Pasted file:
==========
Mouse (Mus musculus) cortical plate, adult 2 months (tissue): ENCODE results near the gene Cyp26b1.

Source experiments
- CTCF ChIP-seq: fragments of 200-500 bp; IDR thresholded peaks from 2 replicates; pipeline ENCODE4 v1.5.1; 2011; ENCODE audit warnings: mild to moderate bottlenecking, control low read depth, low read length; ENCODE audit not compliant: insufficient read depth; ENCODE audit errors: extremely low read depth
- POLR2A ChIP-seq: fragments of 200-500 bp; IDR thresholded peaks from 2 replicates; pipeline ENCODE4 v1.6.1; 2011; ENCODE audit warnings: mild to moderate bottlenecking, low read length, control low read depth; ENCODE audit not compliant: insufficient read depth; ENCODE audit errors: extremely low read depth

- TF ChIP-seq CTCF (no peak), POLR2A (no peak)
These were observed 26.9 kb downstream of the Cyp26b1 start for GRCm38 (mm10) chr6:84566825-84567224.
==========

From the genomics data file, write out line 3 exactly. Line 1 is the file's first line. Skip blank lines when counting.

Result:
- CTCF ChIP-seq: fragments of 200-500 bp; IDR thresholded peaks from 2 replicates; pipeline ENCODE4 v1.5.1; 2011; ENCODE audit warnings: mild to moderate bottlenecking, control low read depth, low read length; ENCODE audit not compliant: insufficient read depth; ENCODE audit errors: extremely low read depth